To contact us Click HERE From USA Today. This story is reason enough for you to conduct your life in such a way as to NOT need to go to the hospital! Not only the lack of decent sleep, but the food, and the medicines can also hinder your recovery.
"A barrage of electronic alarms and conversations in hospitals leads to something more ominous than tossing and turning at night. Restless sleep can mean slower recoveries, new research says.
To avoid experimenting on people who were actually sick and recovering in a hospital, a team of researchers chose to study 12 healthy adults as they slept in a hospital lab using sounds that had been recorded in a hospital for two nights. They found patients were easily awakened by electronic sounds such as a blaring IV alert (that signals when someone needs more medicines or fluids) and human conversations. Although patients may not remember waking in the night, restless sleepers may experience more agitation, elevated stress and impaired immune function, researchers say.
Loud talking can obviously be disruptive. But some sounds such as ice machines and rolling laundry carts, even played at a volume close to a whisper, also woke subjects at the Harvard University lab, according to the study, published this year in the Annals of Internal Medicine.
Researcher Orfeu Buxton said research has proved disrupted sleep and sedative-aided sleep are associated with hypertension, attention and memory deficits, depressed moods and more return visits to the hospital. To combat the racket, many hospitals make noise reduction a priority when planning new facilities. Anthony Perry, a geriatric physician and clinical officer at Rush University Medical Center in Chicago, said he has seen disrupted sleep aggravate patients to the point of delirium.
"Clinically, it was a topic we really wanted to see improved," Perry said.
In the new Rush hospital, open since January, officials made patient rooms private and insulated them with an extra layer of drywall. They installed carpet in the hallways, acoustic ceiling tiles and lights that automatically dim at night.
"When the light level goes down, it helps (nurses) remember to be thoughtful about how much noise they're making in the corridor with conversations and that kind of thing," Perry said.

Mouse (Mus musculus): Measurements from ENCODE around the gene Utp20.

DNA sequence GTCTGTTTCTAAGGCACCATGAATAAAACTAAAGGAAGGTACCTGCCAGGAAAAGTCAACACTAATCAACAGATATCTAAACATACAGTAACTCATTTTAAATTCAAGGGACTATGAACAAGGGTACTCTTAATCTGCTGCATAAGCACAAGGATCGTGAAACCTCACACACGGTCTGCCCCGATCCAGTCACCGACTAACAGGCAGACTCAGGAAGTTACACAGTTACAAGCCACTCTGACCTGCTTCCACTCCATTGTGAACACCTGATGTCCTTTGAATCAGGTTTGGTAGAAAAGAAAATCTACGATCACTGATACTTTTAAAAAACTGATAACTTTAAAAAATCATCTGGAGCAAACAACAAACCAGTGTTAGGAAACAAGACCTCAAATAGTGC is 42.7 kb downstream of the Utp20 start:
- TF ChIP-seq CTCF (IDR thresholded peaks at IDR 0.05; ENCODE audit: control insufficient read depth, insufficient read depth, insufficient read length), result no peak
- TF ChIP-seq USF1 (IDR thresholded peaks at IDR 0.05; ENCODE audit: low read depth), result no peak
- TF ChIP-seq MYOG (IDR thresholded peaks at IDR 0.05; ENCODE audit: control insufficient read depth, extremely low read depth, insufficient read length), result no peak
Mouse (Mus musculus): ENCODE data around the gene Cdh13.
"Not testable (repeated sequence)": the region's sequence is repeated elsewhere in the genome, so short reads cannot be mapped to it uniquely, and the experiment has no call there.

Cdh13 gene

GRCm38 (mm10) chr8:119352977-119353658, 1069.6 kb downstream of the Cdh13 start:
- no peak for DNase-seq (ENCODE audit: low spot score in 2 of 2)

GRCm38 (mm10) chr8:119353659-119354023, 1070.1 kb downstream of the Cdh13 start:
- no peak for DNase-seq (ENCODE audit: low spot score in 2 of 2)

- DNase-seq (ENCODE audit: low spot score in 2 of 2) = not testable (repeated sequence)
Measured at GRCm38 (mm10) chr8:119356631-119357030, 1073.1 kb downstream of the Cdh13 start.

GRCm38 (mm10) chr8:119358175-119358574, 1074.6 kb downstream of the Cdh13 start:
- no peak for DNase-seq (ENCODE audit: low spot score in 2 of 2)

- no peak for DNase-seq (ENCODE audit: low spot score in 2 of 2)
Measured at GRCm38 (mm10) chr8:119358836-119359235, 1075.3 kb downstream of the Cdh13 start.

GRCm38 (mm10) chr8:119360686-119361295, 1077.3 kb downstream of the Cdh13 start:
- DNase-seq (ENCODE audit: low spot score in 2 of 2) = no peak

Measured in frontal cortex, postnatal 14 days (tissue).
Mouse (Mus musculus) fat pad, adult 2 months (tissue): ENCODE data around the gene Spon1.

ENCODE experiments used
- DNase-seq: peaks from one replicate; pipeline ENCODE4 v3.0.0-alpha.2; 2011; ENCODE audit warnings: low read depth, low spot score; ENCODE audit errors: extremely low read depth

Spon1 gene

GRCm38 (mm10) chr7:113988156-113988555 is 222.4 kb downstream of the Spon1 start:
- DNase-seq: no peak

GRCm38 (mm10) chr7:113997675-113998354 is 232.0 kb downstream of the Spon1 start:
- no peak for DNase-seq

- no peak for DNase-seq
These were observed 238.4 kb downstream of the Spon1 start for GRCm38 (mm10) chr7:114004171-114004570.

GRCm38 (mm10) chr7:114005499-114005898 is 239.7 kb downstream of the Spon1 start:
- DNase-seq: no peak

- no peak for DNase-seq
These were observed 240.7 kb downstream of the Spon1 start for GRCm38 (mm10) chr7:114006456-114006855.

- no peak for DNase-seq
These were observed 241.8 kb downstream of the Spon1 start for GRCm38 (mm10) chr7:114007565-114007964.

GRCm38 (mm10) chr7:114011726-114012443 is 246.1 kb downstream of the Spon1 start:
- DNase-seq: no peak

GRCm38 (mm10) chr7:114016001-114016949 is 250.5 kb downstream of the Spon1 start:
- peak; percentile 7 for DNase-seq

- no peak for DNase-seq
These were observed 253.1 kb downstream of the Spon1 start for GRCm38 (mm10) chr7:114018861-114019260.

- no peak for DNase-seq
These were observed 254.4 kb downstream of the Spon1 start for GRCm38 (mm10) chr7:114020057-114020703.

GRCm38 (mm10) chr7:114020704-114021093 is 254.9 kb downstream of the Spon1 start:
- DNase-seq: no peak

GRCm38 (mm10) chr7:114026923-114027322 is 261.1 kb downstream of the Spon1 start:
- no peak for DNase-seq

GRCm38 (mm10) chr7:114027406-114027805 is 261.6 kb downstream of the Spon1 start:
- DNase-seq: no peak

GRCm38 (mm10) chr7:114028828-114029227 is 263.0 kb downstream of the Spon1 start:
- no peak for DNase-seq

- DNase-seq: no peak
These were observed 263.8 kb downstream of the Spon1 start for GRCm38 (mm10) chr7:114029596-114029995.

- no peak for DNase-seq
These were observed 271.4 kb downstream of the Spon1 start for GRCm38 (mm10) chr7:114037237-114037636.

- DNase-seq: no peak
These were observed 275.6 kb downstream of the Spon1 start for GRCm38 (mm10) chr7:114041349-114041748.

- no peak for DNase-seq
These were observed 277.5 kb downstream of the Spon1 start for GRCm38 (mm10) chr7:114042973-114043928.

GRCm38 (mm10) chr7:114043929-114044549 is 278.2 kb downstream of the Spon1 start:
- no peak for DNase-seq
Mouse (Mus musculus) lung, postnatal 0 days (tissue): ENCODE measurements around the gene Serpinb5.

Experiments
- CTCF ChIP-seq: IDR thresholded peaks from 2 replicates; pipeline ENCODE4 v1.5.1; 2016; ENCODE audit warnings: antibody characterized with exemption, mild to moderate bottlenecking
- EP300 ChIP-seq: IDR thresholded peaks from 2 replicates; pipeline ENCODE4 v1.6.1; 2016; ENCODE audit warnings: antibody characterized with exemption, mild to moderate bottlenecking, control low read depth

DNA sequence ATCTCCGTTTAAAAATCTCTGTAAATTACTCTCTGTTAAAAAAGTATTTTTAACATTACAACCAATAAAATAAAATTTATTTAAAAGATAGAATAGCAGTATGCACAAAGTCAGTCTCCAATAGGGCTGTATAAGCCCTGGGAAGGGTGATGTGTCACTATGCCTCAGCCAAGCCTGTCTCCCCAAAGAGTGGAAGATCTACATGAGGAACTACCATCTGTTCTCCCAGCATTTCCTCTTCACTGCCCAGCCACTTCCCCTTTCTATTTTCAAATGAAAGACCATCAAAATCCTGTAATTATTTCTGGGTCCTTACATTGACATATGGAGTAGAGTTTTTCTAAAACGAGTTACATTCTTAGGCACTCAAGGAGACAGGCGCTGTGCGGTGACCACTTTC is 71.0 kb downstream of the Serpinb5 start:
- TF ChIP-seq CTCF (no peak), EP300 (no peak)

The hospital was one of many to adopt a nurse calling system that sends alerts straight to nurses' phones and turns off beeping monitor alarms as soon as the nurse enters a patient's room, said Lauren Sporce, a pediatric nurse at Ann and Robert H. Lurie Children's Hospital of Chicago.
The new children's hospital uses acoustic ceiling tiles and carpeted nursing stations, sliding doors that seal out noise, private single-patient rooms and a monitor alarm system to quiet noise. Patient satisfaction surveys showed noisy footsteps and alarms aggravated patients in the old building, said Children's Hospital of Chicago nurse Dana Lerma.
Noise consistently ranked among patients' top two complaints, Sporce said, and both visitors and nurses have shown improved moods since moving to the quieter building.
"There's a lot more to sleep than just time with your head against the pillow," said Buxton,, an author of the study. "The brain is trained to pay attention to obnoxious alarms, and it doesn't stop working at night."
David Kuhlmann, a sleep specialist at Missouri's Bothwell Regional Health Center, said facilities should keep taking steps to ease patients' stays, especially for those who are most at risk.
"Sleep is supposed to be a time of restoration," Kuhlmann said. "For someone who's maybe had some mild cognitive impairment ... poor sleep can be the difference between having a good day or a not-good day, and hospitals need to take this into account."
I'm a light sleeper, so I go to bed an hour before Hubby does--that way, I can sleep through his snoring.